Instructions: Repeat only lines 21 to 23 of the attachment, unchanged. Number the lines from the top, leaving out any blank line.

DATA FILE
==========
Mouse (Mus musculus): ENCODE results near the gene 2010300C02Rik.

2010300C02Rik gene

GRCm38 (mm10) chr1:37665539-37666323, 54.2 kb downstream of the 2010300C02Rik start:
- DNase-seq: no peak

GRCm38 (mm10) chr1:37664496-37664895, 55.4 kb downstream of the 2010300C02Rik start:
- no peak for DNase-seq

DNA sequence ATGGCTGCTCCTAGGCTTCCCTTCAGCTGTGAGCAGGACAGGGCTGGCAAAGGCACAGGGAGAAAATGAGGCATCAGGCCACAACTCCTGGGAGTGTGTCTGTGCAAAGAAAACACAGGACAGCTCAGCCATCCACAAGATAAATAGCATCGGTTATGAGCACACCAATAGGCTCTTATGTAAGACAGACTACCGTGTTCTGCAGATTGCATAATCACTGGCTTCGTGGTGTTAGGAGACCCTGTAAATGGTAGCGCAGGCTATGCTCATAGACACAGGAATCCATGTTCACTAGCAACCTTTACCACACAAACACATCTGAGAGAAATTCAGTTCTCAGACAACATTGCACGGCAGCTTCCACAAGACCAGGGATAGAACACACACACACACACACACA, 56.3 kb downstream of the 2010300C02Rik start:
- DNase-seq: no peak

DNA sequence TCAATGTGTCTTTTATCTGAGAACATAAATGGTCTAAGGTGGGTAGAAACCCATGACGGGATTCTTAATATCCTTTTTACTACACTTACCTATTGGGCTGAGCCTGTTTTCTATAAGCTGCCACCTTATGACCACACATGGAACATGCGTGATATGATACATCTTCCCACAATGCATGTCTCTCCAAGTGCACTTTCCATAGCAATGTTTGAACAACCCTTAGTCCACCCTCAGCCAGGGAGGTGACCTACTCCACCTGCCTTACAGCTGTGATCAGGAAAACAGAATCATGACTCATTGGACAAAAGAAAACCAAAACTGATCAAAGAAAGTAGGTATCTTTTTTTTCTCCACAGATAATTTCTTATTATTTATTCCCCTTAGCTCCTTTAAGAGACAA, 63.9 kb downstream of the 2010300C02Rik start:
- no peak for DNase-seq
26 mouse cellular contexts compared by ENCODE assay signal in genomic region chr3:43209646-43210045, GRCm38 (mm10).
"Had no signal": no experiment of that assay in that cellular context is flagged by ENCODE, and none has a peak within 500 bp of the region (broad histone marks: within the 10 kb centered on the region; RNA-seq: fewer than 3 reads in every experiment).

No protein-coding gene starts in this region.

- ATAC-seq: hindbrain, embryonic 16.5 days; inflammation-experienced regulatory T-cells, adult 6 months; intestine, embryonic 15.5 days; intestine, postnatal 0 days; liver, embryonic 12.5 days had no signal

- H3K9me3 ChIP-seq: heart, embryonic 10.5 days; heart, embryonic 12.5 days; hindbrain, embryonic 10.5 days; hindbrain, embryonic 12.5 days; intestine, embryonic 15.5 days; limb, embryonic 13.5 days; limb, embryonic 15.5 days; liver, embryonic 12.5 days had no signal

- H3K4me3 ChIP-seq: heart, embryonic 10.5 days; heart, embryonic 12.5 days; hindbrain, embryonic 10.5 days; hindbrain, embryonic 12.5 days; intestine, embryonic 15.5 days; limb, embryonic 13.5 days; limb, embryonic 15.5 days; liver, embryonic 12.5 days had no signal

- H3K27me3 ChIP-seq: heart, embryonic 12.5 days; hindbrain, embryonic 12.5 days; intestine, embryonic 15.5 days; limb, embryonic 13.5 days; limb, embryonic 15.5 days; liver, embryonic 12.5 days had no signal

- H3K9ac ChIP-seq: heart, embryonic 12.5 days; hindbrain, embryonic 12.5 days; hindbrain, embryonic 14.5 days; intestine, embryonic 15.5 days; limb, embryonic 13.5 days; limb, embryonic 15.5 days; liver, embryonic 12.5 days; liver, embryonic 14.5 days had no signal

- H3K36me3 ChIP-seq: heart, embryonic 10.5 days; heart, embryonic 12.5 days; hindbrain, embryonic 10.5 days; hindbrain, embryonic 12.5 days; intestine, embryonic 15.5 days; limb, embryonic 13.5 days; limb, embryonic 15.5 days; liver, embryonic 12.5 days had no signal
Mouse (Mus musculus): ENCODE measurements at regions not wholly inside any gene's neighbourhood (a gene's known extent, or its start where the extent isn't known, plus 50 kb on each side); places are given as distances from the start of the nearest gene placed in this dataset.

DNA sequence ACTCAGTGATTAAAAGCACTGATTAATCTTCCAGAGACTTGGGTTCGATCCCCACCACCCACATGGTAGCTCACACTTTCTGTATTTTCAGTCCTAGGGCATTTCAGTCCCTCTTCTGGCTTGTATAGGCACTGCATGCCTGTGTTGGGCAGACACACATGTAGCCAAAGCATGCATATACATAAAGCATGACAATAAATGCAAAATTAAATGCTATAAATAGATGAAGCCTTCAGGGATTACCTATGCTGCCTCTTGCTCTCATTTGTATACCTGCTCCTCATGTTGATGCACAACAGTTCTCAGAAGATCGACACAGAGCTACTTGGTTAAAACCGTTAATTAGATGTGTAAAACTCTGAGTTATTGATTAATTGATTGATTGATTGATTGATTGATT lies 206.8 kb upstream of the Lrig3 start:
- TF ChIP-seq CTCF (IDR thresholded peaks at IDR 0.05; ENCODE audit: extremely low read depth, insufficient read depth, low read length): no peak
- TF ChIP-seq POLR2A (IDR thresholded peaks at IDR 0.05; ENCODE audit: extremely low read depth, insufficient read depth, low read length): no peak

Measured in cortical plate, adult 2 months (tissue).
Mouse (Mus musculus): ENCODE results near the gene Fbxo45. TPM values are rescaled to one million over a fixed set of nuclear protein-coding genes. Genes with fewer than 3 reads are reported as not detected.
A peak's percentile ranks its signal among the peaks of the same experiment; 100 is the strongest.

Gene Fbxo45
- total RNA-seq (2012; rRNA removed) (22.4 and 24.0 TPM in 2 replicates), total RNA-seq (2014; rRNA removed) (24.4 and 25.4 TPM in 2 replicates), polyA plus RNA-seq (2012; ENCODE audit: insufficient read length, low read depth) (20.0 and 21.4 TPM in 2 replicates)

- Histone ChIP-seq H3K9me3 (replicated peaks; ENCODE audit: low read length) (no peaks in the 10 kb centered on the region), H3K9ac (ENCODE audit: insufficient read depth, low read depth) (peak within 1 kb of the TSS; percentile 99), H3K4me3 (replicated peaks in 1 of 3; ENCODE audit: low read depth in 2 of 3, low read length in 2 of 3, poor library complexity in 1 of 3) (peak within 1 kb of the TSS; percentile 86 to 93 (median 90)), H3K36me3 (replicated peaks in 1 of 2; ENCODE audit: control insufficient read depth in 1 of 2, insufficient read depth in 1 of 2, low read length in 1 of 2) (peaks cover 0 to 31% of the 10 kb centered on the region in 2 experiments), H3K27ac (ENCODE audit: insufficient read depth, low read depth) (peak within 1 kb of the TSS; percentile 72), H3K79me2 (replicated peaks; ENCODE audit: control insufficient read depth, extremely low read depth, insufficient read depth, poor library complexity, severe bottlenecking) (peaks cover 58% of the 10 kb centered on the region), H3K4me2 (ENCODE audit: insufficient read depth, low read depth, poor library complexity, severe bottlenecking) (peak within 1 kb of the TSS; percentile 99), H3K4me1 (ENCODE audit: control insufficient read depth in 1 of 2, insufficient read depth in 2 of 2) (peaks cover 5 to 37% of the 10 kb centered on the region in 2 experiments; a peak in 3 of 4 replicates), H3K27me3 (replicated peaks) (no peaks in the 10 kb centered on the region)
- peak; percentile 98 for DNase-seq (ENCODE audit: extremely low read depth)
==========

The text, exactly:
DNA sequence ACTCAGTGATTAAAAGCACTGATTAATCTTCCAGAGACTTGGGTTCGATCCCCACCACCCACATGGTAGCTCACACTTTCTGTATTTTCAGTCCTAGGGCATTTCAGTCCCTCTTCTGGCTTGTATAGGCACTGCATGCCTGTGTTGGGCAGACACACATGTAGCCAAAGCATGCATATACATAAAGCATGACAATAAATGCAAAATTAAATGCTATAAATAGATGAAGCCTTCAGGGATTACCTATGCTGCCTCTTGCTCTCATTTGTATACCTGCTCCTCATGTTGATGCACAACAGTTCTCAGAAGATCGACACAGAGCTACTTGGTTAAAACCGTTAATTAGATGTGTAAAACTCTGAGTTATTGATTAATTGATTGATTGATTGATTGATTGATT lies 206.8 kb upstream of the Lrig3 start:
- TF ChIP-seq CTCF (IDR thresholded peaks at IDR 0.05; ENCODE audit: extremely low read depth, insufficient read depth, low read length): no peak
- TF ChIP-seq POLR2A (IDR thresholded peaks at IDR 0.05; ENCODE audit: extremely low read depth, insufficient read depth, low read length): no peak